CNN Welcomes Bill Maher, Who Once Used a Racial Slur on Air, to Its Lineup
If CNN wanted to dip its toe into comedy, Bill Maher wasn’t the only option.
When Chris Licht took over CNN last year, he told employees he sought to make CNN “an organization that exemplifies the best characteristics in journalism,” pillaring values like “fearlessly speaking truth to power” and “educating viewers and readers with straightforward facts and insightful commentary.” Seeming to forget all of that, CNN will now be hosting Bill Maher’s late night HBO segment, Overtime, every Friday night, beginning this week. Falling short of some of these pillars, Maher comes with a spanning history of issues.
In 2017, Senator Ben Sasse appeared on Maher’s show, where he invited the host to “come work in the fields with us” in his home state.
“Work in the fields?” Maher replied. “Senator, I’m a house n*****.” Sasse and the audience awkwardly laugh (Maher later apologized for using the word).
Maher once questioned where Zayn Malik, the Pakistani-British member of One Direction, was during the Boston bombing and has described Muslims as dangerous and anti-American. He once said, “What if during Black History Month, we all bought lobster with food stamps? What if for Cinco de Mayo we all went swimming in blue jeans?” Maher also hosted alt-right commentator and alleged pedophilic advocate Milo Yiannopoulous.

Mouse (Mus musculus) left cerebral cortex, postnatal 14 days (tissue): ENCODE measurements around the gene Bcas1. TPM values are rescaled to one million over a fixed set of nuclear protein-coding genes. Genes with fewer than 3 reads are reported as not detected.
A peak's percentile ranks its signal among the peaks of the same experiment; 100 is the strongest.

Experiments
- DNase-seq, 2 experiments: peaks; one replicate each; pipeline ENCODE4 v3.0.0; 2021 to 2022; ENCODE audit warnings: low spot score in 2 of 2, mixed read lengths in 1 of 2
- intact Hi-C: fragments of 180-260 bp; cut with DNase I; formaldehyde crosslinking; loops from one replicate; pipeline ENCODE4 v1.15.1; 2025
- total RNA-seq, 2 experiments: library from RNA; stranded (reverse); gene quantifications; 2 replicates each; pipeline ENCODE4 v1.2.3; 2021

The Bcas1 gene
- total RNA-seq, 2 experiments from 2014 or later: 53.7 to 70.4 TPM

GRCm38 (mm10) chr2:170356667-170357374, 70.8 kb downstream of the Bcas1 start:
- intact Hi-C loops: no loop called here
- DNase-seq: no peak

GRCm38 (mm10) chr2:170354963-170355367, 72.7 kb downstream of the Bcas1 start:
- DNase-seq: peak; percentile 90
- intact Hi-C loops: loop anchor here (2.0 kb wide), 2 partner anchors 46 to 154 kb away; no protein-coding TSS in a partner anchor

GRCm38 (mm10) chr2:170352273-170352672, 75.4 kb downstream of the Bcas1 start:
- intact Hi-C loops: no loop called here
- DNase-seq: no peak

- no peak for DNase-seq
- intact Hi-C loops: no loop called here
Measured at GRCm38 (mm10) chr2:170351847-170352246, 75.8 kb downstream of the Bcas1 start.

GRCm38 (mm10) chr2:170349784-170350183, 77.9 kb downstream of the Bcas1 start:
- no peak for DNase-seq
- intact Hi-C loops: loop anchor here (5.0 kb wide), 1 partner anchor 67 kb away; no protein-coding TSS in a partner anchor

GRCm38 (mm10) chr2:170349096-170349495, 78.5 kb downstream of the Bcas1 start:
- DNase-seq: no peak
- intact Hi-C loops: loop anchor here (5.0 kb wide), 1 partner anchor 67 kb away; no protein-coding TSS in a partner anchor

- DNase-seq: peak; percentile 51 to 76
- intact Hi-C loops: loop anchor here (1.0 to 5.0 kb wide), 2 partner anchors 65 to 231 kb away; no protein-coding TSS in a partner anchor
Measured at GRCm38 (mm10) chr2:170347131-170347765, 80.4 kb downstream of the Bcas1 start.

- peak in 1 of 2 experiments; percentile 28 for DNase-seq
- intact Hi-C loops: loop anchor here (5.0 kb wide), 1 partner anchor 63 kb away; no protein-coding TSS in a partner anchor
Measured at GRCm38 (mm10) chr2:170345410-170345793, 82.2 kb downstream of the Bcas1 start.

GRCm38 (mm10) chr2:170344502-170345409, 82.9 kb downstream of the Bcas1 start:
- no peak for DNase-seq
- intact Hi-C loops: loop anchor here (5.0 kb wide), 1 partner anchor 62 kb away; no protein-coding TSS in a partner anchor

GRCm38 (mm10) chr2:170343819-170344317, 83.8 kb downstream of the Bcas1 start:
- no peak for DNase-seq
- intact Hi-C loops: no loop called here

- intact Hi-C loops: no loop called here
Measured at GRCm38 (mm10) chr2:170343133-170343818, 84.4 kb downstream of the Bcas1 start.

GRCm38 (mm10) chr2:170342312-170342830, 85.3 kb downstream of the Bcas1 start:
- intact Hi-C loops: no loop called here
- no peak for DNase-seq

Maher hosted anti-vaxxer Jay Gordon, giving the “doctor” open and unopposed headway to peddle anti-vaccine talking points. He also praised Republican Governor Ron DeSantis for being a “voracious consumer of the scientific literature” on Covid-19. Maher said DeSantis “protected his most vulnerable population, the elderly, way better than did the governor of New York.” As of January 30, Florida’s seven-day average of Covid deaths stands at 53.6 deaths; New York’s is 32.3.
Maher appeared on Chris Cuomo’s show to talk about the need for “an honest history of racism,” only to then use right-wing terms to denounce “critical race theory,” manufacturing a nonexistent conflict between the two ideas.
To be fair, Maher has hosted people from across the political spectrum for years: from Cornel West and Ann Coulter to Andrew Yang and Barbara Lee. Maher, and his guests, may not fit in one particular ideological box, and some use that as evidence of Maher’s independence. After all, though espousing some culturally conservative and simply problematic stances, Maher has also earned favor with different factions of the left. Liberals may support him for his general anti-Trump stances; progressives may find appreciation in his endorsing Medicare for All and marijuana legalization or platforming people like Bernie Sanders and Elizabeth Warren.
But Maher isn’t unique; millions of people have complicated and cross-ideological views. And if someone peddles baseless conspiracy or dehumanizes (or gives permission for others to dehumanize) entire groups of people, there’s no need to pay them to lead your network’s expansion. Even if CNN wanted to expand into comedy, and wanted a charismatic host who can roll with wherever punches may come, it’s not as if Maher was their only option.